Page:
There was a time, not too long ago, when Americans wondered if the National Day of Prayer could even survive an administration as hostile to faith as Obama’s. But, every May for eight years, even the most liberal president in history — whether out of obligation or sincere belief — couldn’t escape what America is and has always been: one nation, under God.
Now, a year and a half into an administration that runs to our Christian heritage — not away from it — today is a celebration. Under President Trump, the National Day of Prayer isn’t a just 24-hour cease fire in the government’s war on faith — but the acknowledgement of a year-round culture change, where religion and freedom matter. In sharp contrast to the previous administration, President Trump is committed to protecting and promoting religious freedom 365 days year. As he said today, “We must cherish our spiritual foundation” and the actions of this administration back it up.
At today’s Rose Garden ceremony, I was one of the dozens of faith leaders on hand to witness the latest proof of this president’s sincerity: the kick-off of the White House Faith and Opportunity Initiative. By executive order, President Trump took the last two administration’s attempts at faith-based outreach and turned it into a powerful and expanded agent of inclusive change. The new office, which will report directly to the White House, won’t be a symbolic gesture or a pretext for pet projects, but a commitment to ensure the ability of individuals of faith to be at home in every U.S. agency.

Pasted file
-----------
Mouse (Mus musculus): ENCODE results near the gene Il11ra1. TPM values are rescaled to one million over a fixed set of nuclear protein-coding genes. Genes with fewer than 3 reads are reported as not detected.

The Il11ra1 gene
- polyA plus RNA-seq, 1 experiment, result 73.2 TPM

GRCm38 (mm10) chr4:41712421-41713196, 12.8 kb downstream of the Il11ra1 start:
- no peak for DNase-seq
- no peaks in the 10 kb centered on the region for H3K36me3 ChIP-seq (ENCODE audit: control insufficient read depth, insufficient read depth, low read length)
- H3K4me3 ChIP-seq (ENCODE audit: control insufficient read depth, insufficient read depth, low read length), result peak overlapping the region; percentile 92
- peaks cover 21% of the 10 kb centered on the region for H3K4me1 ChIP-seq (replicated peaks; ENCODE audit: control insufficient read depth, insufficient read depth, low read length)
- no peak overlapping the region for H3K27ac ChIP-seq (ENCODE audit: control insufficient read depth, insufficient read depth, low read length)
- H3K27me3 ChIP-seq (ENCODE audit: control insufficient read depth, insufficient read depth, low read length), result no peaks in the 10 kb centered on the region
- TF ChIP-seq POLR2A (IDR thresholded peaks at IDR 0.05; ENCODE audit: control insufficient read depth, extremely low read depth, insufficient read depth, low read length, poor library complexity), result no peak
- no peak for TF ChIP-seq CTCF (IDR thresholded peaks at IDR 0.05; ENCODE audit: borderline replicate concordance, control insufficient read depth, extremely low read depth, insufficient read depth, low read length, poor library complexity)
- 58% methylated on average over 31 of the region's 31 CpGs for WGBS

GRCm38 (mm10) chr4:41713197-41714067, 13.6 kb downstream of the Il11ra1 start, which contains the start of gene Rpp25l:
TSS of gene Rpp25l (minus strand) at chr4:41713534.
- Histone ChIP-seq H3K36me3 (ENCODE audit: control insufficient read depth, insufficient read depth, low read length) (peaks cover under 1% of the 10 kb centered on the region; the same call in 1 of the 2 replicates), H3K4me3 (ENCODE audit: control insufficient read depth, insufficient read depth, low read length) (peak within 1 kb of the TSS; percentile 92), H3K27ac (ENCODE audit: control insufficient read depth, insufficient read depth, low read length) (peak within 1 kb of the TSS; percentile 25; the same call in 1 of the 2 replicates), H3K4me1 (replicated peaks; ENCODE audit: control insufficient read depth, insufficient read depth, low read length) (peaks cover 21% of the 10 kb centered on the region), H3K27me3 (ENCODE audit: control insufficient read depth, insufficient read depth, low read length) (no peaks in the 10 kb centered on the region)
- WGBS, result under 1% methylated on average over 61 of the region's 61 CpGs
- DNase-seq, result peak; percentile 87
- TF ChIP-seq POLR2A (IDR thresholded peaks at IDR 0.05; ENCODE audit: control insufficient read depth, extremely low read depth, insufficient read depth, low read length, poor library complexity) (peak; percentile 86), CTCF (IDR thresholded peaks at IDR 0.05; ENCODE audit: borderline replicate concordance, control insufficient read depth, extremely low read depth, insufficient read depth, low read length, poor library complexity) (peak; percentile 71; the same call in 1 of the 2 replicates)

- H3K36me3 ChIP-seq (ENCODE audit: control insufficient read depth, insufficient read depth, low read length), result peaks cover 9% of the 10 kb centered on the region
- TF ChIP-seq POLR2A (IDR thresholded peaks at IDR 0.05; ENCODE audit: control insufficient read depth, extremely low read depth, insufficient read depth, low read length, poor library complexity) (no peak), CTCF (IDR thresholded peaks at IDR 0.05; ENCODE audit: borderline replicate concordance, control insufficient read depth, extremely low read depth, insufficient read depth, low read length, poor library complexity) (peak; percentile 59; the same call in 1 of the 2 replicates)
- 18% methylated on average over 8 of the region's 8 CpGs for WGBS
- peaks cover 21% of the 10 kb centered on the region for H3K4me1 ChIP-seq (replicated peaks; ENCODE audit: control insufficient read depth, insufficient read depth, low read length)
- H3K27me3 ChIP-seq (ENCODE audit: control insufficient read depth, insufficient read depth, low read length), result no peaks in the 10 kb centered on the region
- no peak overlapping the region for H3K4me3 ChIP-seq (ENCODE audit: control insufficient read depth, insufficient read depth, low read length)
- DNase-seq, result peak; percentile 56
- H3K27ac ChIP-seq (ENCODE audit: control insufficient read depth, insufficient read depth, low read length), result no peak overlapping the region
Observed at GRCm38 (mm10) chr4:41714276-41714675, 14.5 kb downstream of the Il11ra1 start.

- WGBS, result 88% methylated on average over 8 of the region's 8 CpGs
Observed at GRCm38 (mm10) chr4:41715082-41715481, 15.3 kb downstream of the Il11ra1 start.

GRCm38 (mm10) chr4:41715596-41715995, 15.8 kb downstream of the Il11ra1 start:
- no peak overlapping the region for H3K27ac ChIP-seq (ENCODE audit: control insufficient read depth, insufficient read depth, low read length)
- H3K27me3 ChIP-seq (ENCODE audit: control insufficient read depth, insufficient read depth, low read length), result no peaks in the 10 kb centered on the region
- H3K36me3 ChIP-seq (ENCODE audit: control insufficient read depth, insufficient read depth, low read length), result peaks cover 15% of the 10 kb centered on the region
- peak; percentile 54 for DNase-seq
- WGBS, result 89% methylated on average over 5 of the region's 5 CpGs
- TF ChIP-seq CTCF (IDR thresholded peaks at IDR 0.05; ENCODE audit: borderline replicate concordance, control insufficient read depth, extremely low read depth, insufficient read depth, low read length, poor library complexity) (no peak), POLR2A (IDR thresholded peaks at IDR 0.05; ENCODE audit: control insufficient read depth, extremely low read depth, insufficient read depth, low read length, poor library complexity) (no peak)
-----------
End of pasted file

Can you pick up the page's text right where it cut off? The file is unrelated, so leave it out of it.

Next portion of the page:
Unlike past offices, Trump’s emphasis is giving faith groups a stronger voice on areas like poverty, religious liberty, education, family, prisoner reform, mental health, and human trafficking. This White House wants religious groups and organizations to have “strong advocates” across the federal government — which is a radical departure from the presidents of the past. Specifically, the order states:
Faith-based and community organizations have tremendous ability to serve individuals, families, and communities through means that are different from those of government and with capacity that often exceeds that of government. These organizations lift people up, keep families strong, and solve problems at the local level. The executive branch wants faith-based and community organizations, to the fullest opportunity permitted by law, to compete on a level playing field for grants, contracts, programs, and other Federal funding opportunities. The efforts of faith-based and community organizations are essential to revitalizing communities, and the Federal Government welcomes opportunities to partner with such organizations through innovative, measurable, and outcome-driven initiatives.